Hawksbill turtles are critically endangered worldwide.

A plan for a new facility to breed critically endangered hawksbill turtles on Cayman Brac “does not appear to be a feasible venture,” according to the Department of Environment.

The Cayman Turtle Centre – formerly known as the Turtle Farm – revealed plans last week to set up a captive breeding programme for hawksbill turtles at a new sister facility on the Brac.

But a host of local and international conservation regulations are likely to make the project a non-starter, environment officials have warned.

Legislators approved $2 million in capital expenditure over the next two years for preparatory studies, including a business case for the facility, during budget hearings last week.

Turtle Centre CEO Tim Adam said the aim would be to replicate the centre’s green turtle captive-breeding programme with a new species. He said there were no plans to rear turtles for meat at the proposed Brac facility.

However, environment officials have cautioned that the critically endangered status of hawksbills will make it difficult, if not impossible, to get the project off the ground.
There are only a handful of nesting hawksbill turtles in Cayman’s waters, according to

DoE research. The International Union for the Conservation of Nature has placed the species on its ‘red list’ and estimates there could be as few as 8,000 female nesting hawksbills left in the world.

Against that backdrop, the DoE believes it will be near impossible for the Turtle Centre to get permission to legally source hawksbill turtles for its inaugural breeding stock.

In an initial analysis in response to questions from the Cayman Compass, the DoE concluded, “Based on available information relating to potential sources for breeding stock, time to maturity and other hawksbill life history characteristics, and survival and return rates for captive reared turtles, this does not appear to be a feasible venture.”

Breeding stock must be legally sourced

The DoE cautions that any captive breeding facility in the Cayman Islands is legally required to ensure its founding animal stock is obtained in an ethical and legal manner.
In the case of hawksbill turtles, the National Conservation Council would need to issue a permit for the “take” of a critically endangered species in the Cayman Islands.

“Cayman does not have a resident population of adult hawksbills and our nesting population is so critically low that it would not be possible to establish a viable captive breeding programme from these sources,” the statement said. The council would therefore not be able to issue a permit, the DoE concluded.

To source hawksbill stock from elsewhere, the turtle centre would have to be permitted by that jurisdiction. Convention on the International Trade of Endangered Species permits would be required to transport the turtles to Cayman.

“It is extremely unlikely that approval for such ‘take’ activity would be allowed by the foreign jurisdiction, having regard to the critically endangered status of hawksbill turtles globally,” the DoE warns.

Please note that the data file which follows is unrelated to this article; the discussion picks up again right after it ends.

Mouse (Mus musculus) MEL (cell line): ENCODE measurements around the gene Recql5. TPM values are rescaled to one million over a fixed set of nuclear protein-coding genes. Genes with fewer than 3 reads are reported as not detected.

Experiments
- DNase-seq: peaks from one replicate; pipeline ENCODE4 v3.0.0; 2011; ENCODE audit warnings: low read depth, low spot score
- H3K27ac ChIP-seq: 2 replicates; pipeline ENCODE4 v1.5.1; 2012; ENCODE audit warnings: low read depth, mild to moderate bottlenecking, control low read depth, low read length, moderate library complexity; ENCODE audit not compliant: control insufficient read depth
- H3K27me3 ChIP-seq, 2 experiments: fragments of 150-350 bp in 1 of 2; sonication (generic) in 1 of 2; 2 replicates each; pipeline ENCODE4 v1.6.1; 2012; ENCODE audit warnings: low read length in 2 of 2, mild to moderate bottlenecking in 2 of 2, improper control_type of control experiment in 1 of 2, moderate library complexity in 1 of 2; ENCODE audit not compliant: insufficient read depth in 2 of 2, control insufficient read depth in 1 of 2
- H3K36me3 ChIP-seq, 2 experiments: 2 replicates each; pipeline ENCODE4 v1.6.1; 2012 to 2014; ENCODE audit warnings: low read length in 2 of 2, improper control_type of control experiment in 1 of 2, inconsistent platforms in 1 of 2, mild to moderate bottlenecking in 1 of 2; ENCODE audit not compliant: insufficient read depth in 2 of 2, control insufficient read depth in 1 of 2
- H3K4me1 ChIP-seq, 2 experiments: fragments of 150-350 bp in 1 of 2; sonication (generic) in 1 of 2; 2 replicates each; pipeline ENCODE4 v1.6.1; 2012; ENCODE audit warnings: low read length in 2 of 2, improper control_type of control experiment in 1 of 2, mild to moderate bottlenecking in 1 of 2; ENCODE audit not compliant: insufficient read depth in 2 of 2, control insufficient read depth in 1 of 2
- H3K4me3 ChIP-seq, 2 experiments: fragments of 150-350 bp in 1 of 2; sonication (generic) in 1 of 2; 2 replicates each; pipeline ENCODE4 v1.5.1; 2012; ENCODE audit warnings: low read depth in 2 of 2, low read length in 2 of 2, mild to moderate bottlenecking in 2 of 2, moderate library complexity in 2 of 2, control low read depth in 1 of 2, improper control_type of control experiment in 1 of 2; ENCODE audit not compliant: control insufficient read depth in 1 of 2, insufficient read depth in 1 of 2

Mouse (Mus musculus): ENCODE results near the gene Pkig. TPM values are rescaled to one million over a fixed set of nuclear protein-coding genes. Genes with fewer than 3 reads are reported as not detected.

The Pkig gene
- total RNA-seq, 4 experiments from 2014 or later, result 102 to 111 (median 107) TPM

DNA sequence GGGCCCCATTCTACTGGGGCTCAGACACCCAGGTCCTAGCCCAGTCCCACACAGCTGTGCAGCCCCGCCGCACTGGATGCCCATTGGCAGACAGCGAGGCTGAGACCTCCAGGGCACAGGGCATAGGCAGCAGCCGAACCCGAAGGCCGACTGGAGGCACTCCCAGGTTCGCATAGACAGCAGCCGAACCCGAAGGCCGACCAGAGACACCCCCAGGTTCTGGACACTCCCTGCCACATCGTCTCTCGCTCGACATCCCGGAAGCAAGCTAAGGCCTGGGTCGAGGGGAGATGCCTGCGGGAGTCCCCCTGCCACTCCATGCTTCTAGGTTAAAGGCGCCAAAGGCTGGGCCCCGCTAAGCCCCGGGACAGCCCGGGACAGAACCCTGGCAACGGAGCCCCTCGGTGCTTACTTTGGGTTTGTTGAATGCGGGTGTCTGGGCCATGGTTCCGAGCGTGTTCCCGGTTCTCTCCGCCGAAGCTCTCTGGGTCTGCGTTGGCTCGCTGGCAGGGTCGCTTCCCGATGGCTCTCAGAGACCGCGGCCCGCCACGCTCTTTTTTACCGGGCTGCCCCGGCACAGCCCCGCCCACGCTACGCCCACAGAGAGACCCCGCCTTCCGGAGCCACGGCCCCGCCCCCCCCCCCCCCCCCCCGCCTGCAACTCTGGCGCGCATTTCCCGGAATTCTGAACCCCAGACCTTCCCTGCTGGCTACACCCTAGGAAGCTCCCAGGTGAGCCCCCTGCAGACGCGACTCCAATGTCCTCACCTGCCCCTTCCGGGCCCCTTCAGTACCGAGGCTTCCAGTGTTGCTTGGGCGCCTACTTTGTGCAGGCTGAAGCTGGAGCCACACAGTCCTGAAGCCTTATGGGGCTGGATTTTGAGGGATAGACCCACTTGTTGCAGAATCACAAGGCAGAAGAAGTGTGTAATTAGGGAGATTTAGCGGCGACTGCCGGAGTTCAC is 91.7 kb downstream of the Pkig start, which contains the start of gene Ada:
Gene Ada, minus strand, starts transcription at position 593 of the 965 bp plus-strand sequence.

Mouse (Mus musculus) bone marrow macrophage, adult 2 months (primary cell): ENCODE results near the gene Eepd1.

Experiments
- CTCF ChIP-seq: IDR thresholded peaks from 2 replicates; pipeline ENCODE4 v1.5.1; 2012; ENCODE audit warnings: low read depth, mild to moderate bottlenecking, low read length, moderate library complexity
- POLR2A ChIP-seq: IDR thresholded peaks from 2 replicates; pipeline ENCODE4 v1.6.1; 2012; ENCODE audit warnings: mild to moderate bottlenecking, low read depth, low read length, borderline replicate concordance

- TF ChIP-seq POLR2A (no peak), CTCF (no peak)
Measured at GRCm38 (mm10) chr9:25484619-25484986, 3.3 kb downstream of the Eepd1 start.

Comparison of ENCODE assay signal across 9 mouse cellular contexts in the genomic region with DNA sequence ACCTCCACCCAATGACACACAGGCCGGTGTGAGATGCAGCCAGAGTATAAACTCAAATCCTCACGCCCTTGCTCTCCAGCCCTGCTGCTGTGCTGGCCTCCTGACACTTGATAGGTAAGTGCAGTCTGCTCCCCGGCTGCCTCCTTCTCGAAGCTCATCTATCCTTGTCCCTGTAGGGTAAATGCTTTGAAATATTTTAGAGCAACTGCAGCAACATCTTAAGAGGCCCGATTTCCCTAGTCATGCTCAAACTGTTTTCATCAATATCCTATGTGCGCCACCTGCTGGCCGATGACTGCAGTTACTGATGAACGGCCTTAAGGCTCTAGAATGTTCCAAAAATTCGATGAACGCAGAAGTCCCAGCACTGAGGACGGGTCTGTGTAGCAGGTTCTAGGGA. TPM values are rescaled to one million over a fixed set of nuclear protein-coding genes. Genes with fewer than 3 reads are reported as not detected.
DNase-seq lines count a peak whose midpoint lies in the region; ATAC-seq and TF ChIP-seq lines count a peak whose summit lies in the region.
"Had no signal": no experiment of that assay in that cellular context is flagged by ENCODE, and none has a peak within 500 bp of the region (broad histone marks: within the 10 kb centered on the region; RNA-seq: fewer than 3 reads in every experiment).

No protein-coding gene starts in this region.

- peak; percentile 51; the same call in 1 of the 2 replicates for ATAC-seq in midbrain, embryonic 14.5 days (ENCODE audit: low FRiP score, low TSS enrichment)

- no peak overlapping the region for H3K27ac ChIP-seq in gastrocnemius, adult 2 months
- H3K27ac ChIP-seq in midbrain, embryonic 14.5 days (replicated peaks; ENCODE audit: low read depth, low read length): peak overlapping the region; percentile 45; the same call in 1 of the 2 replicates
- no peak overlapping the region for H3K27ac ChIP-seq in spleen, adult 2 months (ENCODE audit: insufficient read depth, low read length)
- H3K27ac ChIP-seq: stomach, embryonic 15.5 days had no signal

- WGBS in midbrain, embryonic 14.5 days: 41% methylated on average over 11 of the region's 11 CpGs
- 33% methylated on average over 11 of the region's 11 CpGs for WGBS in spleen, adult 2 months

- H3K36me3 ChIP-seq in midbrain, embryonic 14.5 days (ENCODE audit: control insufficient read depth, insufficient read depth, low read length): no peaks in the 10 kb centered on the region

Plan to regulate releases

The proposal comes as the National Conservation Council prepares to rubber stamp a new sea turtle species conservation plan for the Cayman Islands. The plan, which includes new regulations for turtle release programmes, will be debated at the council’s next meeting on 4. Dec in the Brac.

If approved, it will mean that the Cayman Turtle Centre will be required to obtain a National Conservation Council permit and comply with any conditions imposed by the council for its release programmes.

Though the centre’s green turtle release programme has been shown to be a success, with many of Cayman’s nesting turtles tracing their ancestry to the original turtle farm stock, according to a DNA study, the DoE has cautioned that the continued release of hatchlings into the wild carries risks as well as potential rewards.

Earlier this year DoE director Gina Ebanks-Petrie said the department was working to get the farm to have their health- and welfare-screening protocols independently vetted to ensure any turtles released into the wild did not introduce new diseases or otherwise harm wild Caribbean sea turtle.

This requirement now forms part of the permitting process envisaged in the species conservation plan.

Turtle Centre objections

The agenda for next week’s meeting, which includes details of the conservation plan and public feedback, indicate resistance from the Turtle Centre to this requirement.

“There was general agreement from the public with the proposal that all eggs, or hatchlings, or turtles introduced on Cayman’s beaches or released into Cayman waters, regardless of source, must comply with terms and conditions set out in a permit issued by the Council,” according to the summary of public consultation on the plan.

“The turtle farm strongly objected to this requirement and proposed an expanded programme for introduction of captive origin turtle eggs on to beaches in cooperation with hotel/tourism properties, additional releases of green turtles, and a captive breeding and release programme for hawksbill turtles.

“It is the opinion of the DoE that permitting as described above is required prior to legislating an expansion of the release programme or introduction of a release programme for hawksbill turtles.”